Background: [ Portland Indymedia: The issues and the players | City of Little Rock: Anti-free speech ordinance | SHAC: October 29 website & VIDEO | In depth: "Vivisection or Science: a choice to make" ]
Despite popular opposition, public outcry, and civil disobedience, logging has resumed in Tillamook State Forest in the area known as God's Valley. The cutting is occuring in Area 4 of the Acey Line timber sale, where the Cascadia Forest Alliance (CFA) and Hard Rain Alliance have set up two treesits. CFA held a non-violence and videography training last thursday to teach people how to be effective in protests and be prepared to face the level of police violence encountered at the last action.
The situation at the timber sale has been heated lately; loggers and the Oregon Department of Forestry (ODF) attacked an activist (see feature, below), 3 people were arrested while documenting it, and 16 people protesting the attack were arrested in a civil disobedience action on October 6.
Sunday, CFA carried out a re-supply of the area 4 tree-sits. 60 people gathered to cross the line and bring supplies to the sitters who had been cutoff behind a closure. ODF, and the police, tacitly admitting how far over the line they crossed last time, were not there at all.
While much of the Western World has been obsessed with war and peace, activists in Ontario have been bringing the agenda back to what they percieve as the root cause of injustice, poverty, and violence in the world: Globalized Capitalism. From Toronto, to Hamilton, and Sudbury, and several places in between, the Ontario Coalition Against Poverty (OCAP) and the Ontario Common Front (OCF) have been holding actions intending to slow down or stop economic activity in city centers. On October 16, the financial district of Toronto was effectively shut down for several hours by 2000 protesters, despite the presence of 1500 riot cops.
The people at these actions -- who have included labor unions, anarchists, high school students, and others -- take issue with the conservative politics of the Tory-controlled provincial government. This current wave or resistance has not yet crested; more protests and rallies are still planned.
Coincidentally, the World Bank and International Monetary Fund meetings initially scheduled for Sept. 29 in Washington, DC, but cancelled in the wake of the attacks on the East Coast, will now take place in Ottawa, from November 16-18. These institutions, which stand at the center of globalized capitalism, will likely face great protest that will be magnified by the energy currently building across the province.
On Tuesday, Tre Arrow held a press conference to discuss logging operations in the Tillamook State Forest and the injuries he suffered when he was attacked there earlier this month. Both ODF employees and loggers have been subjecting activists to extreme harrassment, going so far as to cut all the branches from a tree in which Tre had perched. After 45 hours in the tree, Tre fell from a height of 70-90 feet, and sustained serious injuries. Though wheelchair-bound for the time being, Arrow expressed confidence that he would heal soon, and pledged to continue the fight to save the trees. "I'll be right there on the front lines again," he said. This was his first public appearance after being released from the hospital.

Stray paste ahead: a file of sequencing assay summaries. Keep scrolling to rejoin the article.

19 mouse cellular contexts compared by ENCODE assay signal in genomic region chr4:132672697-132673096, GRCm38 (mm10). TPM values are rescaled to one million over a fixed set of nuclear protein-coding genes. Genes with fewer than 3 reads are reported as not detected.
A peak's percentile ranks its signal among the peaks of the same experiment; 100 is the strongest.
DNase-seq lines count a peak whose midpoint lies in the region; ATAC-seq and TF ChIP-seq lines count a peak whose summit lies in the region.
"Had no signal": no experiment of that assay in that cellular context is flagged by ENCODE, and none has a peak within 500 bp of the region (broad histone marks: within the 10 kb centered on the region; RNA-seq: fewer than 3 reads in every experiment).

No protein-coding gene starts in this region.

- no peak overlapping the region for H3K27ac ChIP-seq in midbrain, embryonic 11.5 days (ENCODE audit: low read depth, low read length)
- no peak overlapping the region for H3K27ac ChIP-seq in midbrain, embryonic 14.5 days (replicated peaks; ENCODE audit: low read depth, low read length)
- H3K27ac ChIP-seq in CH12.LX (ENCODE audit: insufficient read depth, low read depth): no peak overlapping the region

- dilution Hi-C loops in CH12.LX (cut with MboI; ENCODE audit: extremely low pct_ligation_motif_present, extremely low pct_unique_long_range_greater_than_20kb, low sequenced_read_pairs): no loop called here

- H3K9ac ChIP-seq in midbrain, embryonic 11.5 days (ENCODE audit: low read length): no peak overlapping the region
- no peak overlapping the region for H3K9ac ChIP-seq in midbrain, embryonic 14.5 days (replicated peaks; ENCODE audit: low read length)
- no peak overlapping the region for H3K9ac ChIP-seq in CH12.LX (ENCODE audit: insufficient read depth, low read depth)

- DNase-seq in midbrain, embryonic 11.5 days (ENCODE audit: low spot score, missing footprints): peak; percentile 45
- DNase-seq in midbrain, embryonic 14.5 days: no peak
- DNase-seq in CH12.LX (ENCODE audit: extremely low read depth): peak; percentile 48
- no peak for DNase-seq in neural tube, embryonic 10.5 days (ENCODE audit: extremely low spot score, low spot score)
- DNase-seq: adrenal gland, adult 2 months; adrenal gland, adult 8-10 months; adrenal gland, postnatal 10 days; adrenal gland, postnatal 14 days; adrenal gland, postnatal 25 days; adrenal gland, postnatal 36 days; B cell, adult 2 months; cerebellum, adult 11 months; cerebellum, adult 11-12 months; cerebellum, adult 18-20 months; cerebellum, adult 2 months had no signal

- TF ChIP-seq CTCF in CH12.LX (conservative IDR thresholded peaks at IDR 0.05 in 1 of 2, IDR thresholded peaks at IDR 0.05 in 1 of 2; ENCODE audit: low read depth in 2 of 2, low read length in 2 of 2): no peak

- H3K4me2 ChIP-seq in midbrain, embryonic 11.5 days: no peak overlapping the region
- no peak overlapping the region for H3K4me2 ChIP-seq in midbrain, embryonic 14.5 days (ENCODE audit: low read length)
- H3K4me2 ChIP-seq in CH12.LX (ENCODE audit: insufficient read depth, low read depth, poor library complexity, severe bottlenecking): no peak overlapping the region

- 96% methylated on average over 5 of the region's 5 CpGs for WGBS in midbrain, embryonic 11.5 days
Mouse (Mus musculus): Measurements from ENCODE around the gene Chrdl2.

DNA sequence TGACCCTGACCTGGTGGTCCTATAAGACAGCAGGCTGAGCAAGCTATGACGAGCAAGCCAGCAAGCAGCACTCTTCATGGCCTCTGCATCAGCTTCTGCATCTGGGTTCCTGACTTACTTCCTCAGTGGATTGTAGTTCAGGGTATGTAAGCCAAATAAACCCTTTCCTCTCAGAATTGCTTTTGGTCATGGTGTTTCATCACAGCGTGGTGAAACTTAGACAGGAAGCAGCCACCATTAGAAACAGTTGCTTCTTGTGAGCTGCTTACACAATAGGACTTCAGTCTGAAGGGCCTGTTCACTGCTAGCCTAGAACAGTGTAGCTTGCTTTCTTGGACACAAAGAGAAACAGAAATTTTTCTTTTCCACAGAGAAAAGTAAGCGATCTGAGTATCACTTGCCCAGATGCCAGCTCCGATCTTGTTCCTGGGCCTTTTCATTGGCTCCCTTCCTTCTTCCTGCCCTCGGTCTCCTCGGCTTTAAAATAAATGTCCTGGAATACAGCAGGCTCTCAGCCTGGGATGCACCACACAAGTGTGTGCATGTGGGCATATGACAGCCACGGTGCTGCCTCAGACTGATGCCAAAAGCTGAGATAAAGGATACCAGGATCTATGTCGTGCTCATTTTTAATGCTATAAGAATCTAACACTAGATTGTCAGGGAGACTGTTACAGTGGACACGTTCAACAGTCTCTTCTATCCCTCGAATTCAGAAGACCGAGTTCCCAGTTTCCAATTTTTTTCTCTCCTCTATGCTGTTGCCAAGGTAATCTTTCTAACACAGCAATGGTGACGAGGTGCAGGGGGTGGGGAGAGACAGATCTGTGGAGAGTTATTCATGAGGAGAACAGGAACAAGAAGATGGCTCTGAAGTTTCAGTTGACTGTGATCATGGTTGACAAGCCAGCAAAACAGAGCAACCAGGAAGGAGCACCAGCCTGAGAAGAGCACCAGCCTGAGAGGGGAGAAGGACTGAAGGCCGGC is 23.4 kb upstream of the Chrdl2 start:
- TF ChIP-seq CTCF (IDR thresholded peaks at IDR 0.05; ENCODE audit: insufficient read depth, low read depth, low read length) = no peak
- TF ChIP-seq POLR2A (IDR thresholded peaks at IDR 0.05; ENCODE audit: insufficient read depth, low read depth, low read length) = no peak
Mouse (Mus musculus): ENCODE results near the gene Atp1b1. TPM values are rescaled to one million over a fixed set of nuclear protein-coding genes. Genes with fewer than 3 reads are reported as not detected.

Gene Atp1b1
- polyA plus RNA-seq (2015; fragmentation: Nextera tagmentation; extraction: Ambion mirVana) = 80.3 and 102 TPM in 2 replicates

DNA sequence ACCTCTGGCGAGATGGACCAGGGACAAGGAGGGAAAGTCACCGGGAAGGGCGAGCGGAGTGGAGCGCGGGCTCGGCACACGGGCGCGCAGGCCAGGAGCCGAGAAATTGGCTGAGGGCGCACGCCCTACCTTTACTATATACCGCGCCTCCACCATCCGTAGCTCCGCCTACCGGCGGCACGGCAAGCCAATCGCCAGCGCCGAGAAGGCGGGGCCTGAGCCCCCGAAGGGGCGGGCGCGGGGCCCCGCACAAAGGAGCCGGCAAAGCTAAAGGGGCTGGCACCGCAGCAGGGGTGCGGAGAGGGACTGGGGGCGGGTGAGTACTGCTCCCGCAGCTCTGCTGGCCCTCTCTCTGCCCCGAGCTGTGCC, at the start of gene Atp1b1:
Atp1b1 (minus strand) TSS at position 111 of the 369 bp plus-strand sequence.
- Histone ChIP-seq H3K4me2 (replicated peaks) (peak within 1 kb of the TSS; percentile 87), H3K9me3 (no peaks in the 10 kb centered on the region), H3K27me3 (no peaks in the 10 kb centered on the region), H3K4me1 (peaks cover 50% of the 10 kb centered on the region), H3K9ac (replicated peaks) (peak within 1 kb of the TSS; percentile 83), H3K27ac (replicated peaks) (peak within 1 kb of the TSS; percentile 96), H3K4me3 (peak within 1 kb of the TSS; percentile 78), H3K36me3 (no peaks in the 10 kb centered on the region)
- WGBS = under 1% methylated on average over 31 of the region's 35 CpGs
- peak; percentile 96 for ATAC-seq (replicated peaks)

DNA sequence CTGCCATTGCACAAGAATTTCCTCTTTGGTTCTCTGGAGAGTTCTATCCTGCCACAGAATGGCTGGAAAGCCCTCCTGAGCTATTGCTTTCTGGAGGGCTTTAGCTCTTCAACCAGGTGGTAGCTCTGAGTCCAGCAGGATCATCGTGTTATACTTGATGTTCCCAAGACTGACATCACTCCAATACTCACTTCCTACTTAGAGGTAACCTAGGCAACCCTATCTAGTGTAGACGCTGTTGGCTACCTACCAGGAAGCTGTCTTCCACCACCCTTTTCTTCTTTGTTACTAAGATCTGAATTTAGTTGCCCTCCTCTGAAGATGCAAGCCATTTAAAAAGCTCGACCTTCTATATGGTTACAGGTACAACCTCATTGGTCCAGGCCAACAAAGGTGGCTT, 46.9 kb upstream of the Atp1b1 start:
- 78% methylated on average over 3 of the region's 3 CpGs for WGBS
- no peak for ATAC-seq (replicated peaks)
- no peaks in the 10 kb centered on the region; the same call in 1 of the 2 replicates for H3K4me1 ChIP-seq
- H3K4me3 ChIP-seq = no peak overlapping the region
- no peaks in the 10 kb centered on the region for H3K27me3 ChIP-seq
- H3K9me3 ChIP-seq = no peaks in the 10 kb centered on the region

PCUN (Pineros y Campesinos Unidos del Noroeste - "United Treeplanters and Farmworkers of the Northwest"), Oregon's farmworker union, has declared two more victories in its continuing struggle to gain recognition for workers at the Pictsweet Mushrooms plant in Salem and at NORPAC farms throughout the Willamette Valley.
Sodexho & NORPAC
PCUN believes that student activism played a large part in Sodexho's decision and PCUN president Ramon Ramirez is currently touring East Coast college campuses to encourage more student support.
Pictsweet and the Salem City Council
From the newswire: [ PCUN press release ]
Secretary of the Interior Gale Norton and Christie Todd Whitman's arrival at Portland State University was marked by a herd of caribou and an activist in a tripod. The little publicized Society of Environmental Journalists conference welcomed Gale Norton, Secretary of the Interior, and Christine Todd Whitman, Adminstrator of the EPA, to speak at the Friday plenary session about the Bush agenda on environmental issues.
Activists erected a tripod right outside the large wall of glass windows of the Smith Memorial Center, where inside, conference participants attended panels on the wise-use movement, aboriginal whaling, consumption, toxic waste, and even a panel on civil disobediance featuring Donald Fontenot of the Cascadia Forest Alliance, Craig Rosebraugh of the North American ELF press office, and William Pickell, of the Washington Contract Loggers Association.
October 22 is a nationally recognized day of protest against police brutality. Events were planned all over the country. In Portland, about two dozen passionate young people gathered at 21st NE and Alberta for a local observance. Carrying handmade signs, and led by a young woman dressed as a raven, they marched throughout this mixed-race neighborhood, taking the streets most of the way. They brought with them a large puppet of the Grim Reaper, which represented the connections between corporate power and the "criminal justice system".
Reception by people in the neighborhood was positive for the most part, with many honking their horns as they drove past the small parade. Police presence was nil at the beginning of the march, but inexplicably heavy by the end. The first officer who arrived halted the parade by grabbing the arm of the puppet [pictured, above]. He then ordered everybody onto the sidewalk, but they quickly took the street again. In contrast to previous occasions, the officers did not attempt to break up the event, and the young people successfully made their statement for justice.